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Publication numberUS6378297 B1
Publication typeGrant
Application numberUS 09/496,349
Publication dateApr 30, 2002
Filing dateFeb 2, 2000
Priority dateDec 16, 1999
Fee statusPaid
Also published asDE60024762D1, DE60024762T2, EP1108876A2, EP1108876A3, EP1108876B1
Publication number09496349, 496349, US 6378297 B1, US 6378297B1, US-B1-6378297, US6378297 B1, US6378297B1
InventorsTakekazu Ito, Shizuo Sasaki
Original AssigneeToyota Jidosha Kabushiki Kaisha
Export CitationBiBTeX, EndNote, RefMan
External Links: USPTO, USPTO Assignment, Espacenet
Air-fuel control system for exhaust gas purification on ice
US 6378297 B1
Abstract
An exhaust gas after-treatment device arranged in an exhaust passage of an engine, which raises the temperature of the exhaust gas after-treatment device by making selective use of a first injection pattern injecting only main fuel and delaying the injection timing of the main fuel QR, a second injection pattern injecting auxiliary fuel Qv near top dead center of the suction stroke and delaying the injection timing of the main fuel QR, and a third injection pattern injecting auxiliary fuel Qv and Qp before injection of the main fuel and after injection and delaying the injection timing of the main fuel QR.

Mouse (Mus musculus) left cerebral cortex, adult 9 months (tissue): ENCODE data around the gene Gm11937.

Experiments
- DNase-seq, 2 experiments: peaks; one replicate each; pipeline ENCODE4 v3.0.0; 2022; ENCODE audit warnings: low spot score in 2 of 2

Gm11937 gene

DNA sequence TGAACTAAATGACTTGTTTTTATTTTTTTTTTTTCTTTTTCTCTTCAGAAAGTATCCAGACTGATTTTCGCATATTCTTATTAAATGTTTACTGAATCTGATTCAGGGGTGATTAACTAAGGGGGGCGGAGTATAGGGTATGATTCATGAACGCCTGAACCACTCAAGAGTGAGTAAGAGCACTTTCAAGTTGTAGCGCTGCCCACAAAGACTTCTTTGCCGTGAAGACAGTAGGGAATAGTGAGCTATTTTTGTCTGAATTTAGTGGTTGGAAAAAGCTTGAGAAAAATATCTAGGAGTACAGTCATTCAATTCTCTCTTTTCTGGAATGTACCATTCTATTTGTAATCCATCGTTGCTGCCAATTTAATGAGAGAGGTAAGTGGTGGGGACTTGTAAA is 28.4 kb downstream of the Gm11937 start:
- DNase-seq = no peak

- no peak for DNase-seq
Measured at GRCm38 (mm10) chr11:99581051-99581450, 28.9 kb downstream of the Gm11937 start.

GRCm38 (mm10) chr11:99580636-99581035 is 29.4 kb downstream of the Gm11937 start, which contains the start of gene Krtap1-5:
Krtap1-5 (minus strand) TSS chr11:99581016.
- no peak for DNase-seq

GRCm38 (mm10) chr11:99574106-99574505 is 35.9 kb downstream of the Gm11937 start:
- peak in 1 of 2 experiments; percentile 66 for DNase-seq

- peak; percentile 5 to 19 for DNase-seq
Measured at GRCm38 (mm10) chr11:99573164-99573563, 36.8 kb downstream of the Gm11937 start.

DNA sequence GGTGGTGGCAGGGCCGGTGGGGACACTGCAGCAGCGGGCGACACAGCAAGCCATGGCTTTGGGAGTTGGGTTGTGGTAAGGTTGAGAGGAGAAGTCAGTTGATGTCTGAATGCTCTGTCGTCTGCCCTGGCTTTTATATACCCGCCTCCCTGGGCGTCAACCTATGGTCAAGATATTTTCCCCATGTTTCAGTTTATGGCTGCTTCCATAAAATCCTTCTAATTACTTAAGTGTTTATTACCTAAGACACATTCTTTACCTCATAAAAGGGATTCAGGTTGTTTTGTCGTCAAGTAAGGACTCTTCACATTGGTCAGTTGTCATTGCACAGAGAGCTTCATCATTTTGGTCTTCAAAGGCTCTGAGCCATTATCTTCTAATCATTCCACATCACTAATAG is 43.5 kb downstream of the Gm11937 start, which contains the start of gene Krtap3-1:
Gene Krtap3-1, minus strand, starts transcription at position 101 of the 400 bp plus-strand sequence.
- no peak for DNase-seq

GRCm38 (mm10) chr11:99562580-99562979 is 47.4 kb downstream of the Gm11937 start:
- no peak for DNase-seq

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Claims(36)
What is claimed is:
1. An internal combustion engine having a combustion chamber and an exhaust passage, said engine comprising:
fuel injection means for injecting an auxiliary fuel into the combustion chamber, in addition to a main fuel, in accordance with necessity to produce unburned hydrocarbons;
an exhaust gas after-treatment device arranged in the exhaust passage, a temperature of said exhaust gas after-treatment device rising when a temperature of exhaust gas rises and rising when unburned hydrocarbons are supplied to said exhaust gas after-treatment device; and